My artistic appreciation seems to result from a kind of bifurcation of cultural and personal meaning. I need to think more on this

    February 28, 2014

    • K. Scot S.

      '...Our 'interpretation'­­ begins only upon realizing that the art, as other, is a voice that interrupts rather than confirms our self-same world. Our interpretation then engages, taken away from our dream, and instead seeking to add reality...' Do such tacit antinomies go deep enough? : art = otherness, interuption, not truly regarding the self's world or true sharing in regards to same? This may be a decent opportunity to suggest that, whether of Plato, Augustine, Scotus, Malebranch, Hume, Kant, Phenomenology, Levinas, or others - a systematizing of limit may repeatedly and systematically miss Art's deepest mystery/potential: difference-marking continuity - sharedness as radically subjective objectivity and vice versa - real value/meaning really 'transferred/hosted­/embodied' - that is, shared. ... ..and, perhaps, neither suggestive of 'grid-like compartmentalizing'­ nor 'fusion-as-confusio­n' (as to the cosmological 'economy' such mystery might underscore).

      2 · March 5, 2014

    • Rick O.

      I like the section after 'mystery/potential:­' - and the slashing together of the two words - perhaps part of the key.

      1 · March 15, 2014

  • A former member
    A former member

    Unfortunately I'll Not be able to make it today. I hope to be a part of other conversations in the future....

    March 15, 2014

  • lynn

    Thanks, but will not be able to attend. Next time.

    March 15, 2014

  • George

    Excellent introduction to another awesome topic.

    The three options offered as alternative to our "natural" one(s) all highlight the (2nd-order?) somewhat removed (if not entirely indirect) experience of an object: the "judgment" or formed "conception" about it (the Other, er, I mean object).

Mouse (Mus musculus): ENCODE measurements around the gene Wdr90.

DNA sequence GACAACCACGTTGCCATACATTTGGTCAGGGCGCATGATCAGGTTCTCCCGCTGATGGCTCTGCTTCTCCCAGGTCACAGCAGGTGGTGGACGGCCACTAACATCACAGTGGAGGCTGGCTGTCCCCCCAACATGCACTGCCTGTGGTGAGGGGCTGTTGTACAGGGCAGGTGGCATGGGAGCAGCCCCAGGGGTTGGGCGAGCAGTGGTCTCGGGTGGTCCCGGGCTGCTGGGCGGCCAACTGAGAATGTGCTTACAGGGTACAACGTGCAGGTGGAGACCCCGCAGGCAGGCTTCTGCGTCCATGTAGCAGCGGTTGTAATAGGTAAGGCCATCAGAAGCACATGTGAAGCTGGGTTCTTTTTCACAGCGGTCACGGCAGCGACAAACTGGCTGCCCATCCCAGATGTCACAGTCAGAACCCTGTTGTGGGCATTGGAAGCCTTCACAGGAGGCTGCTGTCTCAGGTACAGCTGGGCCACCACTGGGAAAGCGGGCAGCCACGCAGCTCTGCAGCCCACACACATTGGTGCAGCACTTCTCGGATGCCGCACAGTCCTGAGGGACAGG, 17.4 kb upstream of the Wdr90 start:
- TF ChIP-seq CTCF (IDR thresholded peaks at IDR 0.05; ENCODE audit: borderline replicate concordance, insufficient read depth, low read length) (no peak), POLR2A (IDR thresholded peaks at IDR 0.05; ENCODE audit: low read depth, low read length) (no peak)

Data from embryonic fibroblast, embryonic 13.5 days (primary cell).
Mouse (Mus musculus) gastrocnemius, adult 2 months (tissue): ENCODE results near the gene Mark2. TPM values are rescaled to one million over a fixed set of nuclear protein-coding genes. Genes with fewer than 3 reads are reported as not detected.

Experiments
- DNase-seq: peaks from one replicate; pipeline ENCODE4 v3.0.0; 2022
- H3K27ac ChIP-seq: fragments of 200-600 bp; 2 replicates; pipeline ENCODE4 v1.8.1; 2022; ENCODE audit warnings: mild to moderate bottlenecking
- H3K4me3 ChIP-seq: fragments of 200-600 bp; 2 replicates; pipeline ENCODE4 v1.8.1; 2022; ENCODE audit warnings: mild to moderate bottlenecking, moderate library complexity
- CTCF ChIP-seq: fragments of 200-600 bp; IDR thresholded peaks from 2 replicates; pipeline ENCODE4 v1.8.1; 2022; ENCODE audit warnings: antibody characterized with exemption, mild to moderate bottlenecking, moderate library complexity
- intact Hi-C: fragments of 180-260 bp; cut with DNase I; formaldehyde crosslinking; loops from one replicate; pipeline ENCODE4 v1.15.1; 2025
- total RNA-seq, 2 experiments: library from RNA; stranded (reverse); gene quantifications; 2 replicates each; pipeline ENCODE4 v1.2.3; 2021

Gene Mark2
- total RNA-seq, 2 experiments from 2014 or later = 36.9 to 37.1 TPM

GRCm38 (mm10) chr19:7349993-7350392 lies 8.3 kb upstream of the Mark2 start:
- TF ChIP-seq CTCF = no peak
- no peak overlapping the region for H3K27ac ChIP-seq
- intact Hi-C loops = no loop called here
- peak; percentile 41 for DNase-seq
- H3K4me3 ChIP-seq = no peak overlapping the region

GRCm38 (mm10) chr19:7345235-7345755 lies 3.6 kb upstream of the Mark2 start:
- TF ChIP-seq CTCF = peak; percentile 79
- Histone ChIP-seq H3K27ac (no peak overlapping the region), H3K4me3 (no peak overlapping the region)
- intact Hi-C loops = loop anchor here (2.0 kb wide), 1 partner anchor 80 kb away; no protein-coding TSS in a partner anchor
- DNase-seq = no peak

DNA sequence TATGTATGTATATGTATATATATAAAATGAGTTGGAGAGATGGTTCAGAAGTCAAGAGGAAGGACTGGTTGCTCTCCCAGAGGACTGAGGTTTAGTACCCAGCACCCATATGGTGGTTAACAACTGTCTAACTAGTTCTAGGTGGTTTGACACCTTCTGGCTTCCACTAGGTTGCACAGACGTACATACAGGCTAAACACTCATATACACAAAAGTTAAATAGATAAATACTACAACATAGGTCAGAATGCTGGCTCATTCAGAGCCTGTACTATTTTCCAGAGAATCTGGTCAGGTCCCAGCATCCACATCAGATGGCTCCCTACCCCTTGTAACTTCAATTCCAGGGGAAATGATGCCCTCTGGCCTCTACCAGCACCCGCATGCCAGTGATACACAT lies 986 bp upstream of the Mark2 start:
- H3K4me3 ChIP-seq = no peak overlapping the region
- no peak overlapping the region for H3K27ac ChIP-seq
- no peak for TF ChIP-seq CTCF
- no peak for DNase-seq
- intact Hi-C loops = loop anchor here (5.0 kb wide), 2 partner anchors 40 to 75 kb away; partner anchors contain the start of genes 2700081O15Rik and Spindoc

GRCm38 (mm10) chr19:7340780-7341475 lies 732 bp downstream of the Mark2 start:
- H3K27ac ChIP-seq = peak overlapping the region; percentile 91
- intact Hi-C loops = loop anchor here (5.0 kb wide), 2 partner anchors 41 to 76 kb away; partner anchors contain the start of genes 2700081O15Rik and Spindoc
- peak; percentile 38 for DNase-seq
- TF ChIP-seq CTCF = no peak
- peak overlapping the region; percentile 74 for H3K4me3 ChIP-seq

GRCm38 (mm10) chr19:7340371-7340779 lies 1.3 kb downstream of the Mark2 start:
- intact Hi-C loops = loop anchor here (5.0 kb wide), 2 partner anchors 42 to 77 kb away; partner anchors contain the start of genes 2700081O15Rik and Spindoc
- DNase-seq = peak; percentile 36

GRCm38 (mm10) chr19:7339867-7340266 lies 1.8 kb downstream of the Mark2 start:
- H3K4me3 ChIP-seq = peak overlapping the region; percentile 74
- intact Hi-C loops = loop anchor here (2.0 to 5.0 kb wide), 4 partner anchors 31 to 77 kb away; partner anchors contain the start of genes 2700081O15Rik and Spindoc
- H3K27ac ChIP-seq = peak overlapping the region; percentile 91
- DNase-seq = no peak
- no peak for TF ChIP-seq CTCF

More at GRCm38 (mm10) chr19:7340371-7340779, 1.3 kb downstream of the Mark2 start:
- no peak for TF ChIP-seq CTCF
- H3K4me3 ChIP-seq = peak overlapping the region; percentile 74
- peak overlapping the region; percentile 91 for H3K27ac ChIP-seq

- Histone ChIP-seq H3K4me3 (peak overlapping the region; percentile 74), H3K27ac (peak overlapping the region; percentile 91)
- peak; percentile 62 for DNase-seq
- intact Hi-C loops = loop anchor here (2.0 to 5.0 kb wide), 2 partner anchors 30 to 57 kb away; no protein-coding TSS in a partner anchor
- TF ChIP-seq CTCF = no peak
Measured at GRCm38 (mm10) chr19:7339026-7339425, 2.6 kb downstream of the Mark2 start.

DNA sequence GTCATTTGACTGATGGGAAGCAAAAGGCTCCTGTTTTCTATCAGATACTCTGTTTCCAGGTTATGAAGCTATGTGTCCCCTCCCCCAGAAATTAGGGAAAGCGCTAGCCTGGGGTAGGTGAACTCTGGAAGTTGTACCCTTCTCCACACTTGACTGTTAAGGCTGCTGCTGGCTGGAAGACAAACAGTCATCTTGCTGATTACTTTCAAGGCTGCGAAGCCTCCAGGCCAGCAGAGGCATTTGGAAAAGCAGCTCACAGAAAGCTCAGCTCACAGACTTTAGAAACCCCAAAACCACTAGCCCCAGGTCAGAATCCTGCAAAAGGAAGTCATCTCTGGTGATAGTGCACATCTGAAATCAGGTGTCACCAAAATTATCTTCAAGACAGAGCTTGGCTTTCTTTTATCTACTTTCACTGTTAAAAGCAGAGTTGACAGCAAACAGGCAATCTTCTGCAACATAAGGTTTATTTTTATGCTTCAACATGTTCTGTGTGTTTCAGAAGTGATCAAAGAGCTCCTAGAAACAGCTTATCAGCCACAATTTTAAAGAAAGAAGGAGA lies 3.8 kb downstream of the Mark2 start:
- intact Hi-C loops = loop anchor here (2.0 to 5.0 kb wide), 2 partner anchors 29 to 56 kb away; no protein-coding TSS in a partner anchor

I suggest that the direct/immediate exerience of an object holds the most significant meaning, which an interpretative step can enhance but remains about (the something we're given).

    1 · March 14, 2014

    • K. Scot S.

      ...hmm? That sounds a bit like the materialist-sensualist reduction against which art's poetic 'roots and fruits' (or arguable imperative) were to stand.

      March 15, 2014

    • K. Scot S.

      (...art's transference/embodiment ultimately defying such reduction and/or 'anti-continuity'­ ...that is, of proto-phenomenological 'compartmentalizing­.')

      March 15, 2014

  • A former member
    A former member

    "An image is interesting, without the slightest sense of utility, interesting in the sense of involving, in the etymological sense [inter-esse = between-be(ings)] - to be among things which should have had only the status of objects" The subject is among things as a thing, as part of the spectacle - as in a dream. -Levinas, Reality and its Shadow

    1 · March 2, 2014

    • A former member
      A former member

      Perhaps, in the first place, art is experienced like a dream as arrested passivity: "[b]y creating beauty out of nature, art calms and quietens it. All the arts, even those based on sound, create silence". Our 'interpretation'­ begins only upon realizing that the art, as other, is a voice that interrupts rather than confirms our self-same world. Our interpretation then engages, taken away from our dream, and instead seeking to add reality.

      March 2, 2014

    • A former member
      A former member

      Maybe this explains how Orpheus almost escaped death!... with his lullaby... 'til he turned back..

      March 2, 2014